India's plans to open a new consulate in Seattle could not fructify after the Barack Obama administration, in an apparent reversal of George Bush government's decision, informed India that it would be allowed a new mission either in Atlanta or in Seattle, and not in both the cities.
India this week made operational its new consulate in Atlanta, the fifth in the US, but the original plan was to have a new consulate each in Atlanta and Seattle.
In October 2008, India and the US had announced that India will open two new consulates in Atlanta and Seattle, given the increase in population of Indian Americans in these parts of the country and their growing significance for India-US ties.
The decision in this regard was taken at a meeting between the then US President George W Bush and Prime Minister Manmohan Singh, in Washington.
The then Foreign Secretary, Shivshankar Menon, had even informed the Indian media about this at a news conference.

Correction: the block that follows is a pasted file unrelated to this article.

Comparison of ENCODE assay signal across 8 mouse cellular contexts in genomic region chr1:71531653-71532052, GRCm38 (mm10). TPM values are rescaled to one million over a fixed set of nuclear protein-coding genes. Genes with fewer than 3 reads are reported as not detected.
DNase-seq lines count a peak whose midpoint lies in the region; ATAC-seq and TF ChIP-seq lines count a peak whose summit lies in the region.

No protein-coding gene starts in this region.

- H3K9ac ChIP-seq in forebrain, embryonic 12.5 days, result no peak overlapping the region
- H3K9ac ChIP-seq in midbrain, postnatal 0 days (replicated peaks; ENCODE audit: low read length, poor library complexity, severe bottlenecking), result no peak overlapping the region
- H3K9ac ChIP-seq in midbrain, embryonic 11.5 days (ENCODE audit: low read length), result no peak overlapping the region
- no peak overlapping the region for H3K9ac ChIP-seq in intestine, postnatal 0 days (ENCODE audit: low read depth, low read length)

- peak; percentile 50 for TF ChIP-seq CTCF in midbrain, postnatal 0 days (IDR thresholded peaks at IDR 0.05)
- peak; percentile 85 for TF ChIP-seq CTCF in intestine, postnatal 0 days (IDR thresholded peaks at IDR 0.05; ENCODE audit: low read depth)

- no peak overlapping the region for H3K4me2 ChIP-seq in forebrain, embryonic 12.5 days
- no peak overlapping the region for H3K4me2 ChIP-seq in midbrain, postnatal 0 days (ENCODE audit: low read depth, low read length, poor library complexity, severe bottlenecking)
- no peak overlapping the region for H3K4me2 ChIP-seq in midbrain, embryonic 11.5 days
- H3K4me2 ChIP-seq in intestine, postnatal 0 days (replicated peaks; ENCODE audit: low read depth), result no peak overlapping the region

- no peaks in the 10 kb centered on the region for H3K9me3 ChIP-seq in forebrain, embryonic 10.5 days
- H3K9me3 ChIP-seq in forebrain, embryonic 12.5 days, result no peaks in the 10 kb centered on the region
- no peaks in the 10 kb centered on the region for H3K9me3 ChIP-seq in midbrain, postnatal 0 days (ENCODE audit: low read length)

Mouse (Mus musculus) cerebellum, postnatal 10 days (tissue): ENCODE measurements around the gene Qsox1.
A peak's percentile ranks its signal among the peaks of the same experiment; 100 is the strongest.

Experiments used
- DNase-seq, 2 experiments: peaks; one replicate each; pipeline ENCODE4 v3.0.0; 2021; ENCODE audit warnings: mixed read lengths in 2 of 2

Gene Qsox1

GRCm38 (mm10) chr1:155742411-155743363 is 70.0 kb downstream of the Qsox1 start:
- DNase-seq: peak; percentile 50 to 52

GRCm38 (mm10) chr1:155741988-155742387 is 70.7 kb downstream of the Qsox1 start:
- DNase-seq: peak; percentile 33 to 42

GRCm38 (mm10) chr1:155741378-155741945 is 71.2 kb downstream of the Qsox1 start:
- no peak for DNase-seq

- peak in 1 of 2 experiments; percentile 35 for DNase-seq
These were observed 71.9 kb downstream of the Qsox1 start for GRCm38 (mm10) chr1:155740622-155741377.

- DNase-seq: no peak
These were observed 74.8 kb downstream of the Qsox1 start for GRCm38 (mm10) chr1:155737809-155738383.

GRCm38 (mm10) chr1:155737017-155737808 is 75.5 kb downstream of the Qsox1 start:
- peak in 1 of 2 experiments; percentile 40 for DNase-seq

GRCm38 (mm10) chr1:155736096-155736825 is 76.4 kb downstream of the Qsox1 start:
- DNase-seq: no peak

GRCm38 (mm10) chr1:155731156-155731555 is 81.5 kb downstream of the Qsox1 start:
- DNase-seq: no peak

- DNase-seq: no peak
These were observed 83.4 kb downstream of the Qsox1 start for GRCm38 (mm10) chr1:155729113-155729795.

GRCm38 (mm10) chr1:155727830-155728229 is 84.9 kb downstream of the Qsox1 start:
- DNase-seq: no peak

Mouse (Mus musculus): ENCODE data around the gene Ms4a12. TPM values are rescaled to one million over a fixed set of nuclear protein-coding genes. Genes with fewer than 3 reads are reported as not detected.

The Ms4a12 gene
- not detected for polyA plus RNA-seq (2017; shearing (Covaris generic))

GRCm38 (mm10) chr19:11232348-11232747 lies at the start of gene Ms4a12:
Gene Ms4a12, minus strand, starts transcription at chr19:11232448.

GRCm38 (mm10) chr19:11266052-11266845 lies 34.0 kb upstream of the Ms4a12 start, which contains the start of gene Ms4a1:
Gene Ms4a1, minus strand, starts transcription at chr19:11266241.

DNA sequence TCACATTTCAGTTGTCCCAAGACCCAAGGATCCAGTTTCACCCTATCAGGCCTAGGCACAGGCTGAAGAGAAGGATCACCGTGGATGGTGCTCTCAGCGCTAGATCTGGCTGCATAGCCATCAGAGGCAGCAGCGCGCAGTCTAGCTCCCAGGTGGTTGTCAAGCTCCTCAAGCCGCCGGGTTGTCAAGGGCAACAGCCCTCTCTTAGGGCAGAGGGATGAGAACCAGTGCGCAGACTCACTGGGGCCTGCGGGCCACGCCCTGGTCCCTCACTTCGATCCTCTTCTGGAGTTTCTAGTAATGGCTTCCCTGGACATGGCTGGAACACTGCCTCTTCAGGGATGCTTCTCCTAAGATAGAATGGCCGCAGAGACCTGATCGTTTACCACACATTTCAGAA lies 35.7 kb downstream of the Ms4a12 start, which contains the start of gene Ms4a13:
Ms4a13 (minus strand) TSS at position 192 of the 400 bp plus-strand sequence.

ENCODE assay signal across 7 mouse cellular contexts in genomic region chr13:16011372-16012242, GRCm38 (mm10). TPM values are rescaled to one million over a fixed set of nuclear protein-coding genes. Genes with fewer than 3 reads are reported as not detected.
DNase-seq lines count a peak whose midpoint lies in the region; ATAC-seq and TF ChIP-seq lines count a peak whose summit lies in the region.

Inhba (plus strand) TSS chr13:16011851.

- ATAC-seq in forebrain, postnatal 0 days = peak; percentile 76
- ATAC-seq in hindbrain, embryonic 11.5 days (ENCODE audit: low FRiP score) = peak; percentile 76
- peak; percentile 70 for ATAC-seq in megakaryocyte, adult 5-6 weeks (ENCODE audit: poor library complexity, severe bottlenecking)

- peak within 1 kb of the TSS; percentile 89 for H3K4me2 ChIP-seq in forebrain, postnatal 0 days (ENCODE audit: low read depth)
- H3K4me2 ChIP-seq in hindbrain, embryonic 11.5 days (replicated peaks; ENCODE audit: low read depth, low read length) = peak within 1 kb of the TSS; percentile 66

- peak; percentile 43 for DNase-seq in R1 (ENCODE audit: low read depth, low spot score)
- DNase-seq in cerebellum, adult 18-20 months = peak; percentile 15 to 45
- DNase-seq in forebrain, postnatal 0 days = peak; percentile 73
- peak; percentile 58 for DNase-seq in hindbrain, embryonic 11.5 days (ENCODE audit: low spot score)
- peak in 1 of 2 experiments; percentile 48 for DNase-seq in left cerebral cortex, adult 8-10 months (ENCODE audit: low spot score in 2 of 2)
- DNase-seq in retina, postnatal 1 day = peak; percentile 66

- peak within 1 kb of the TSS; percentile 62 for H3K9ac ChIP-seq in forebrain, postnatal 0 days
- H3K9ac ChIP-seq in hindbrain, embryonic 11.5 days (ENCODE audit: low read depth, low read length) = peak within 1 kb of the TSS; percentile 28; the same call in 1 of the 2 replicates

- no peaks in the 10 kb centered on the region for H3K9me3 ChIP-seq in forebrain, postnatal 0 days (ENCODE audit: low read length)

However, the Obama administration decided to give permission for opening of only one consulate.
"On August 20, 2010, the Department informed the Government of India that it could open a consulate in either Atlanta or Seattle.
"On February 25, 2011, the Government of India informed the Department that it had chosen Atlanta as the site of its new consulate," the State Department said in a statement emailed to media persons in response to a question asked at the daily press briefing on Thursday.
"The opening of consulates is governed by principles of reciprocity. We refer you to the Government of India for further information on its selection of Atlanta as the site of its new consulate," the State Department said.
The Indian consulate in Atlanta became operational this week, making it the fifth Indian Consulate in the US after New York, San Francisco, Houston and Chicago.